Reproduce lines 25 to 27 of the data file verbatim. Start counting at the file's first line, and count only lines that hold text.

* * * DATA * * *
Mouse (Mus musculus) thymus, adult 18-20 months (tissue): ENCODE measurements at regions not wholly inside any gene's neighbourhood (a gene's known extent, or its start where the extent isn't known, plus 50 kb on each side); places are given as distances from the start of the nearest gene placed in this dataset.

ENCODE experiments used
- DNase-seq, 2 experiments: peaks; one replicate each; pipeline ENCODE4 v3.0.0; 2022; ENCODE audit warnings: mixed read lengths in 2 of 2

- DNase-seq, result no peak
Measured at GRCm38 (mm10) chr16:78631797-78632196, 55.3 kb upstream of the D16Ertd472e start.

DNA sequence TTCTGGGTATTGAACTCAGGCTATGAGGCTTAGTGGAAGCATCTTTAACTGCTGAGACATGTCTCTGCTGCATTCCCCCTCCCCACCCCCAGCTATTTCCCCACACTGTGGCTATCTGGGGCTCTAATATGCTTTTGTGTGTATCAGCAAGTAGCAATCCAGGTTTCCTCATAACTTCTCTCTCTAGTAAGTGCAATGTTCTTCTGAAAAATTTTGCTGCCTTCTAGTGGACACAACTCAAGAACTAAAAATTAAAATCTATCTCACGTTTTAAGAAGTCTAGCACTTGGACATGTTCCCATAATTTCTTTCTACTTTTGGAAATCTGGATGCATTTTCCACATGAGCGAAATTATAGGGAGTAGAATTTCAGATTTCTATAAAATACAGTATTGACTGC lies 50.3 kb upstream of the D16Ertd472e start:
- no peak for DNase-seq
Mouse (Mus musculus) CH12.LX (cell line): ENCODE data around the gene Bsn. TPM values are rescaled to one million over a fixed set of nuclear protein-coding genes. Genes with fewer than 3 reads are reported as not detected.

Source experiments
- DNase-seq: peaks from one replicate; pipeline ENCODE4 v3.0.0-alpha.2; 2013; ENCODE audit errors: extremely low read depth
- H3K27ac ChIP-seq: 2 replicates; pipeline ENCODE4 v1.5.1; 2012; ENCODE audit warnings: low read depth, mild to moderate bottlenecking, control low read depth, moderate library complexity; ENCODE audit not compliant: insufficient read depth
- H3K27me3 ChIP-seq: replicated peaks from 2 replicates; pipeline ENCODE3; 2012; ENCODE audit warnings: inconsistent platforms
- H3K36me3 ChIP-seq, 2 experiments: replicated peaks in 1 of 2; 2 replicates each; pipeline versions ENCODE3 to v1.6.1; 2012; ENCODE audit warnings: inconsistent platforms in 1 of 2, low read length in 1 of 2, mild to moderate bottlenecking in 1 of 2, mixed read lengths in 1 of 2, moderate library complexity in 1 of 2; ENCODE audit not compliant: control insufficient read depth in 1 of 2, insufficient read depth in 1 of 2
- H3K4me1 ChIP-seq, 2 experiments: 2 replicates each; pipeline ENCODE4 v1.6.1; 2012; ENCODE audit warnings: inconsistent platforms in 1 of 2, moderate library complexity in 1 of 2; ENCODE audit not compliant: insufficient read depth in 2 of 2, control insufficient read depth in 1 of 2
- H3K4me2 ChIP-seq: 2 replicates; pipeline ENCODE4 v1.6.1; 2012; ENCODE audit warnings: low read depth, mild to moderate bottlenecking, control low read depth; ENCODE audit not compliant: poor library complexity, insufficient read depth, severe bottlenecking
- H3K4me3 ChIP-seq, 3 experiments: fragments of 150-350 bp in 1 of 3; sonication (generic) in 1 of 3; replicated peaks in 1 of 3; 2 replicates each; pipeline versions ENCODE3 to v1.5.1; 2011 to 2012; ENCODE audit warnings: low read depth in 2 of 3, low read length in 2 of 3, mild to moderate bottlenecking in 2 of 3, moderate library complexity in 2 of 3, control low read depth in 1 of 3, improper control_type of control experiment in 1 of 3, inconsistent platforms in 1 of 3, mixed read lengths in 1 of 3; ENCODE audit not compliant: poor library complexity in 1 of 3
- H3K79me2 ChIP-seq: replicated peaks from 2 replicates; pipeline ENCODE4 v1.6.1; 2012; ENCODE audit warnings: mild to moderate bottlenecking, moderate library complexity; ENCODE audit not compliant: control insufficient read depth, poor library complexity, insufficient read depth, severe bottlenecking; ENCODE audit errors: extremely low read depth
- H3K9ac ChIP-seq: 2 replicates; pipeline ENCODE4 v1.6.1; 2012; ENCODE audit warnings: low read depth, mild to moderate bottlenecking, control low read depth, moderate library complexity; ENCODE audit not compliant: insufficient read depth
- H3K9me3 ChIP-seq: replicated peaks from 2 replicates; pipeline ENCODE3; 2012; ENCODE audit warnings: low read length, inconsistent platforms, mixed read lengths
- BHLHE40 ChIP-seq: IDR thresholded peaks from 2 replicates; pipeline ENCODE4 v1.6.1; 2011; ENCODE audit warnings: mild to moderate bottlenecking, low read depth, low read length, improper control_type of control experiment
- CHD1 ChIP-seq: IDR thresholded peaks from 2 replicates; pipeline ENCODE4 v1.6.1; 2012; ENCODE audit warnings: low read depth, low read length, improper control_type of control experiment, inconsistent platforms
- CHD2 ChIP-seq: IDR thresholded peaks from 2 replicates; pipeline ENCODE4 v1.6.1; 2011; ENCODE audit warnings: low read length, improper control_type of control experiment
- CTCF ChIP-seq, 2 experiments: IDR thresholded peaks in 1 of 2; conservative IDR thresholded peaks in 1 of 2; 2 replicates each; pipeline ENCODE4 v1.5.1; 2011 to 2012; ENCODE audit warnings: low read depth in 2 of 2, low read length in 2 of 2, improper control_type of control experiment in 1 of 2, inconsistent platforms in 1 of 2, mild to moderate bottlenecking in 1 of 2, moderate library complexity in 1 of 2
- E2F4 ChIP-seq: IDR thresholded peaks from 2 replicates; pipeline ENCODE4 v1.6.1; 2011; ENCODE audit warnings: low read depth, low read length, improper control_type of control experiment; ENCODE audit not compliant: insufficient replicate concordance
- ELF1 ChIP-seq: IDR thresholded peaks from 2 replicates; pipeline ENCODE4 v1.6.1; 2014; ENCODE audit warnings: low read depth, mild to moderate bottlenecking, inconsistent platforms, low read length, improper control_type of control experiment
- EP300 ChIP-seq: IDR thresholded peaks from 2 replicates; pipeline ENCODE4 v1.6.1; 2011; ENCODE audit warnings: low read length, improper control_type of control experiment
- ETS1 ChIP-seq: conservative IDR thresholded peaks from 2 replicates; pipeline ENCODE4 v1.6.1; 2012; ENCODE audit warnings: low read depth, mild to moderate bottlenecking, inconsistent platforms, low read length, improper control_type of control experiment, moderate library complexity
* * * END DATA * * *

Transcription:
- ELF1 ChIP-seq: IDR thresholded peaks from 2 replicates; pipeline ENCODE4 v1.6.1; 2014; ENCODE audit warnings: low read depth, mild to moderate bottlenecking, inconsistent platforms, low read length, improper control_type of control experiment
- EP300 ChIP-seq: IDR thresholded peaks from 2 replicates; pipeline ENCODE4 v1.6.1; 2011; ENCODE audit warnings: low read length, improper control_type of control experiment
- ETS1 ChIP-seq: conservative IDR thresholded peaks from 2 replicates; pipeline ENCODE4 v1.6.1; 2012; ENCODE audit warnings: low read depth, mild to moderate bottlenecking, inconsistent platforms, low read length, improper control_type of control experiment, moderate library complexity